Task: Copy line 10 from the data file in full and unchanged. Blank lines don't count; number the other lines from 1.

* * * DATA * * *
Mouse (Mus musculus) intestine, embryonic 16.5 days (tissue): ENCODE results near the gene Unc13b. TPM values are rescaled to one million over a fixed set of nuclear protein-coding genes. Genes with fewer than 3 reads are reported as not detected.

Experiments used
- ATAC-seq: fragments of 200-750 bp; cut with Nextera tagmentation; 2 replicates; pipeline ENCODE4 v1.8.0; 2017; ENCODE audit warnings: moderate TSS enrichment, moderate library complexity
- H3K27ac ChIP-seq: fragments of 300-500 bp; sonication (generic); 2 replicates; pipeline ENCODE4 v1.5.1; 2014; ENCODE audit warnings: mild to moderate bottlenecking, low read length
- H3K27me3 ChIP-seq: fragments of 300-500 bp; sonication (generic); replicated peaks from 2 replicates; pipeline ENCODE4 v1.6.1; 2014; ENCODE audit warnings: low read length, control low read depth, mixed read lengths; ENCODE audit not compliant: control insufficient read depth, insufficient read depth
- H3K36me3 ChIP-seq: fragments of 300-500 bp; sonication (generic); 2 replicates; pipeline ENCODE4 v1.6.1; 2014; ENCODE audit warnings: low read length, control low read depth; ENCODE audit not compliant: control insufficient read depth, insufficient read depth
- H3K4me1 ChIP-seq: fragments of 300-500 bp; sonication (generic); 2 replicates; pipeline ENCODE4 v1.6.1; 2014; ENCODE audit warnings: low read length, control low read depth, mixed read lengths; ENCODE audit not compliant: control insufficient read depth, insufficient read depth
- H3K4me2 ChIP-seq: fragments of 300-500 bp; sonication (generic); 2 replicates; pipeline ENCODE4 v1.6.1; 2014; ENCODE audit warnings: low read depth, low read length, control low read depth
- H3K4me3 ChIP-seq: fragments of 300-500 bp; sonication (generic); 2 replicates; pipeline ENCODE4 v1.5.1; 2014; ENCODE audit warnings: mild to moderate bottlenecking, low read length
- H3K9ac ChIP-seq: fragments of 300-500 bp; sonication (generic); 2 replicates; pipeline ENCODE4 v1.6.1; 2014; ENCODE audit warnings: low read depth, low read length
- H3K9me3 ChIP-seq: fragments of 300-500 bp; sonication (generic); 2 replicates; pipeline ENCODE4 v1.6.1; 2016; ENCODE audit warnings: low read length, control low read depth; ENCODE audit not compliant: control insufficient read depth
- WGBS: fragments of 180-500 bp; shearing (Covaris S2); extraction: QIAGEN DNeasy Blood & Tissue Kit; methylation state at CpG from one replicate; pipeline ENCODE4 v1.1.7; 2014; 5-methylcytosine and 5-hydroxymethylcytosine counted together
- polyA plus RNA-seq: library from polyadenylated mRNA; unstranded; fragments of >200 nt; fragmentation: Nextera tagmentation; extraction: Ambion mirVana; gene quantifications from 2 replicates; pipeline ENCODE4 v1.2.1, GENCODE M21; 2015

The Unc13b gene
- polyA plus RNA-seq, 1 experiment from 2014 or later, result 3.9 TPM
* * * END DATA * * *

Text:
- H3K9ac ChIP-seq: fragments of 300-500 bp; sonication (generic); 2 replicates; pipeline ENCODE4 v1.6.1; 2014; ENCODE audit warnings: low read depth, low read length